Beginning with Exchange 2003 and Outlook 2003 (when running on Windows 2003), you could use RPC/HTTP (the feature was renamed to Outlook Anywhere with Exchange 2007). RPC/HTTP provides the capability of encapsulating the native protocol that Outlook uses to communicate with Exchange Server with a secure HTTP tunnel. Long story short, it’s a way of safely getting around firewalls.

The name of the protocol that Outlook prefers to use with Exchange Server is called MAPI – Message Applications Programming Interface. Let’s suffice it to say that MAPI is very powerful, very extensible, allows you to do darn near anything with a message or with Exchange that you might ever want to, and as is typical with all that power – MAPI is complicated to use. And you won’t be using MAPI in a script!

I can’t give MAPI justice in a blog post. But let’s talk about a few basic MAPI concepts.

Providers – a MAPI provider is some type of a server process (note: this does NOT mean that it has to run on a server, just that it provides services to clients). A few sample MAPI providers include the Address Book provider, the Spooler (which queues and sends email to Exchange), and the Profile provider (which is responsible for managing Mail profiles on a per-user basis on a client workstation).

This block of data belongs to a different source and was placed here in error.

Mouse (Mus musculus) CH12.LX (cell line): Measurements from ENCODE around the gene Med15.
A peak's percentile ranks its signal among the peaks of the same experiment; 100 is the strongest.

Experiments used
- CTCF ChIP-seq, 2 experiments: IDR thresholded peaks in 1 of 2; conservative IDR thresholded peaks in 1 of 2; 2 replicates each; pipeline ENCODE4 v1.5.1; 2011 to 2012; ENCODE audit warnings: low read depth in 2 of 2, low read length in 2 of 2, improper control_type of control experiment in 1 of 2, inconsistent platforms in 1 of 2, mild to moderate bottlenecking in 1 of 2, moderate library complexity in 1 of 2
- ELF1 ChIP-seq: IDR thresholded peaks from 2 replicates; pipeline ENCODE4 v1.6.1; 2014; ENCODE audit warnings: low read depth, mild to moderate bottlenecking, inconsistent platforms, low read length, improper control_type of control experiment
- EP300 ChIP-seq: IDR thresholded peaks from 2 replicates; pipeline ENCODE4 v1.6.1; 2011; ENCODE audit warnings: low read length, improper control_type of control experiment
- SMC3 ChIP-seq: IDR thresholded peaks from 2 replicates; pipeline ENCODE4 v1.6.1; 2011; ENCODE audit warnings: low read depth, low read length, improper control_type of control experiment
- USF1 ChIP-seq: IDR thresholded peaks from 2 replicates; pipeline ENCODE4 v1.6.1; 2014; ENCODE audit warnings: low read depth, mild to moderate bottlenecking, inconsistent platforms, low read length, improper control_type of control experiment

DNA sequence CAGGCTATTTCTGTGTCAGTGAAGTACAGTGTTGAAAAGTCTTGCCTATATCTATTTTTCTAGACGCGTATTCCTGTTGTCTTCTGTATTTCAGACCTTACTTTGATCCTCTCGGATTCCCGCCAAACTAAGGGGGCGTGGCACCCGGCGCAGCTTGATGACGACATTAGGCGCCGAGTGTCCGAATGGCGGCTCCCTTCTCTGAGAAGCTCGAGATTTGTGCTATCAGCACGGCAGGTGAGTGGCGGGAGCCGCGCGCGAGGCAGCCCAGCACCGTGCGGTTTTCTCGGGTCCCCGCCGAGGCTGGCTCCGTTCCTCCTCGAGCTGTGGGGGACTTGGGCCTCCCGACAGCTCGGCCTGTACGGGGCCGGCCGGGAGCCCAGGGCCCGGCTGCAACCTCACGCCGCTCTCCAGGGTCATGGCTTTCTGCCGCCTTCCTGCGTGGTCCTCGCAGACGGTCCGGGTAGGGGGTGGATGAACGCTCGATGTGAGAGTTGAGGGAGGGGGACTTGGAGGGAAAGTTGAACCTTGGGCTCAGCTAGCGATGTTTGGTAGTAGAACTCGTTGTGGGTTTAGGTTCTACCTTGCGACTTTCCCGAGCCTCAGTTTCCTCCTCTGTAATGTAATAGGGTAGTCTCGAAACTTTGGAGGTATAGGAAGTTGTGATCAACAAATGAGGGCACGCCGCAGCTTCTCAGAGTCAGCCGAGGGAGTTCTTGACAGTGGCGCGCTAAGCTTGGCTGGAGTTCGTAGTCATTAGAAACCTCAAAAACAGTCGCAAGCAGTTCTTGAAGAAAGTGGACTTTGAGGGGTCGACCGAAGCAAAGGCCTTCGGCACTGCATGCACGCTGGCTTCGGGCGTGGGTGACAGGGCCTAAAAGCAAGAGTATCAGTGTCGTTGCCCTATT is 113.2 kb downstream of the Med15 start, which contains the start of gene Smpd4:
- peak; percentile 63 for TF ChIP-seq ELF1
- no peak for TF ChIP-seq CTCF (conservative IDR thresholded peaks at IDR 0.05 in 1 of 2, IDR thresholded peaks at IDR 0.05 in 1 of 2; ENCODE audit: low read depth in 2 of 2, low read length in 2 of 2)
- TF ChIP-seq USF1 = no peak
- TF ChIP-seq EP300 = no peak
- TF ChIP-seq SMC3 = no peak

Profile – a MAPI profile defines everything that a messaging client (such as Outlook) may need to know about communicating with an email server. A single profile may contain information about all of the various providers available to the client, both locally and on remote servers.

Property – a MAPI property is no different than any other type of property. It contains a value that is relevant to a specific provider and that value is contained within a specific profile. In general, a MAPI property is referred to via something called a PROP_TAG (a property tag) which is a 32 bit binary value. The first 16 bits represent the type of the property (such as integer or string, etc.) plus a special flag bit or two. The second 16 bits of a property is the specific property identifier.

The profile provider, which can be accessed via raw MAPI (of course), uses the system registry to store information about MAPI properties, profiles, providers, and other MAPI objects. Officially, these items are opaque. However, they have been the same since Windows 95, so it’s unlikely that they will be changing any time soon.